One of CBeebies’ most delightful and funny cartoons, Sarah & Duck is given extra heft thanks to being narrated by the magnificently-voiced Roger Allam (The Thick Of It). It’s also had guest voice appearances from Andy Nyman (Ghost Stories) and Mark Heap (Green Wing et al) – and its geek creds are further strengthened thanks to having several episodes written by Whoniverse alumnus Eddie Robson.

Messy Goes To OKIDO

Kudos to whoever thought it would be a good idea to have Adam Buxton voice an absolutely deranged, inquisitive blue monster in this series that started life as an educational magazine. As you can imagine, it involves lots of shouting, which “Count Buckules” manages with aplomb.


When it was announced that the classic stop-motion animation would be returning in 2015, it was always going to be tough to replace the immortal Oliver Postgate with someone who could bring the same sense of absolutely reassuring friendliness. So in selecting Michael Palin, all we have to say is: job done. (Incidentally, the American redubs of the show get… William Shatner.)


This is honestly one of the weirdest voice actor selections you’ll ever encounter: the narrator for this enjoyable show in which child actors pretend to be adults in a cardboard town is… Eamonn Holmes. Stranger than that… he has to sing in it. Regularly. What has been heard, can’t be unheard.

Eamonn’s erstwhile GMTV co-host Lorraine Kelly, meanwhile, performs similar duties on Raa Raa The Noisy Lion, albeit without the singing. And another stalwart of factual morning broadcasting, Nicky Campbell, can be heard on My Story.

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Tee And Mo

When Lauren Laverne was fronting the indie-punk teen titans Kenickie in the late 1990s, she surely can’t have imagined that twenty years later she’d be presenting Desert Island Discs. Or that she’d be narrating – and singing songs in – an absolutely adorable series of short cartoons about a monkey mum and her energetic son.


Still, though, Tee And Mo can’t lay claim to being the show with the most successful UK chart act behind it. That honour surely has to go to Boj, the not-actually-Australian cartoon about an Australian burrowing marsupial (he’s a bilby, in case you were wondering), which features four-time chart-topper Jason Donovan as Boj’s dad.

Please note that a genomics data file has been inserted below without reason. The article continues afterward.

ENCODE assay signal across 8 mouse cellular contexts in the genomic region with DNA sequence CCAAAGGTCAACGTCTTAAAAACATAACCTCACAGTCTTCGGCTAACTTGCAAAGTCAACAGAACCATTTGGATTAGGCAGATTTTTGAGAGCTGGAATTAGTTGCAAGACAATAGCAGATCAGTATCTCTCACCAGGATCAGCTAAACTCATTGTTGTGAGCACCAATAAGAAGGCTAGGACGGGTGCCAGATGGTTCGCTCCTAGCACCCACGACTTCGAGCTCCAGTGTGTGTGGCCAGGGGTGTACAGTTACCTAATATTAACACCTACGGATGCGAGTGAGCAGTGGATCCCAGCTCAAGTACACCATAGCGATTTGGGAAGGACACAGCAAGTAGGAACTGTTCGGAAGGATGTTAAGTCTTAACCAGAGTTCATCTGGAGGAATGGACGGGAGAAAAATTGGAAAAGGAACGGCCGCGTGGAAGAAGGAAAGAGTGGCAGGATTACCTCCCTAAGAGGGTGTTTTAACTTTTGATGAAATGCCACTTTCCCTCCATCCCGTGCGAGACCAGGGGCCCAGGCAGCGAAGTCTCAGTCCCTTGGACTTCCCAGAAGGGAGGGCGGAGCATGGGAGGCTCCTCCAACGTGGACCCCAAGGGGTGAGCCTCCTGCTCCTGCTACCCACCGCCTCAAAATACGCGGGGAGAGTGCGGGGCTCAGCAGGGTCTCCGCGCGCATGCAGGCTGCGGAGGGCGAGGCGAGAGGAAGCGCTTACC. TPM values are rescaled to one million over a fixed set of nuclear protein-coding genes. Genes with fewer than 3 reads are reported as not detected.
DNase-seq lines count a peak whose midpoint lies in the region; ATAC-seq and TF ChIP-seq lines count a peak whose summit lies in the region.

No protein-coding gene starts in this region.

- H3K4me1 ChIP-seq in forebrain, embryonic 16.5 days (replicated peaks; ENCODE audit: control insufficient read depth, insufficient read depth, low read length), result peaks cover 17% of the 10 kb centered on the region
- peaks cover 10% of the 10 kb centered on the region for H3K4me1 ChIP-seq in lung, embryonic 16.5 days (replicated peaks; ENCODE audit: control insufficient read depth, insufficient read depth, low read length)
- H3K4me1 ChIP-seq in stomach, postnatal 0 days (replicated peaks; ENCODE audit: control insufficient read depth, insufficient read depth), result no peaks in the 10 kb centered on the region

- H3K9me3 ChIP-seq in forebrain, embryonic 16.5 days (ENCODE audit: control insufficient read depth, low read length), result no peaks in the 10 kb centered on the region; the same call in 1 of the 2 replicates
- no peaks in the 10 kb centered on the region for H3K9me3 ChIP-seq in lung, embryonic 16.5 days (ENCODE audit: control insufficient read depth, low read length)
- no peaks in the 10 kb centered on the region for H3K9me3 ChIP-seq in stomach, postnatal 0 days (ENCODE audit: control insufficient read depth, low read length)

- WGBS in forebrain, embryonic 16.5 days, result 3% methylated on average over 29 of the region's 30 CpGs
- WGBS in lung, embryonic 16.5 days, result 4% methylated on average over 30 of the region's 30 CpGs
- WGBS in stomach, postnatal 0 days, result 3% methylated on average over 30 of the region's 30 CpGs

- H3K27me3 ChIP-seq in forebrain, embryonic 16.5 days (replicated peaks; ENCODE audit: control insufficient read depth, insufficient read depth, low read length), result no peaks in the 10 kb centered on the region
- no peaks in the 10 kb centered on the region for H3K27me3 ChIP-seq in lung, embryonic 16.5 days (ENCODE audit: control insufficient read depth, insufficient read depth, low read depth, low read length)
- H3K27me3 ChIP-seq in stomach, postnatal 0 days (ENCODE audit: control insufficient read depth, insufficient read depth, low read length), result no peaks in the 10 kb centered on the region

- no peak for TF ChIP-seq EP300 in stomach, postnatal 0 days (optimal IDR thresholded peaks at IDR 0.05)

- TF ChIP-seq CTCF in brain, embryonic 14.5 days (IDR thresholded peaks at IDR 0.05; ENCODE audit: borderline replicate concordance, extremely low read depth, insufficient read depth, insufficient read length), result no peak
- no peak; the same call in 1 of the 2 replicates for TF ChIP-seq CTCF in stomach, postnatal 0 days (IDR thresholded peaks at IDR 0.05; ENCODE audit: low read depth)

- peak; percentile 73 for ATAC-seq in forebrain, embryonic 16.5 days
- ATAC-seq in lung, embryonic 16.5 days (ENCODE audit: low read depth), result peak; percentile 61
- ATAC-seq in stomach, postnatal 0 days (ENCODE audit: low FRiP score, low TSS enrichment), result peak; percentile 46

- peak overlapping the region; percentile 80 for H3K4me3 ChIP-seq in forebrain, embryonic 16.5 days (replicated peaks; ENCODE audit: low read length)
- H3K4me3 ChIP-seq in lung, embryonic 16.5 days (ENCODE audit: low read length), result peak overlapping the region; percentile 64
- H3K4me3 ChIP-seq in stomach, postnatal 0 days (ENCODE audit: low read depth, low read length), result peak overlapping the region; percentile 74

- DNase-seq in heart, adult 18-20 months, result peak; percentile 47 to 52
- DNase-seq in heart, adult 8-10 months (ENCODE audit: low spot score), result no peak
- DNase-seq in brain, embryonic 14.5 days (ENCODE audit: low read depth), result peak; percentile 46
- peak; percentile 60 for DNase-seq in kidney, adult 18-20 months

Footy Pups

It’s probably not all that surprising that Footy Pups – which blends live-action kids’ football skill lessons with the animated adventures of a canine team – would turn to a real life commentator for its voice-over; but it’s still quite impressive that they got John Motson involved.

Meanwhile, Radio 5 Live commentator Conor McNamara can be heard rather unusually voicing the parrot Squawk, on the pirate-themed, Crystal Maze-esque gameshow Swashbuckle.


He may be one of the most revered actors of his generation, but to parents up and down the land it’s really quite difficult to imagine Mark Rylance as anything other than the voice of Flop, Bing Bunny’s… well, is he a parent, a carer, or what? We don’t know, but we just hope he never gets around to explaining to Bing his dubious opinions on Shakespeare authorship.

In The Night Garden

In many ways, the daddy of them all. Over the last decade, countless millions of children the UK over have gone to bed every night with the strains of the surreal, dreamlike Night Garden in their ears – and with the soothing voice of Derek Jacobi guiding them along the way. We’re not certain whose idea it was to hire Jacobi to be the sole voice of all 100 episodes, but they ensured his voice will continue to evoke Proustian rushes for an entire generation of kids – even if they don’t know him as Claudius, Cadfael or the Master…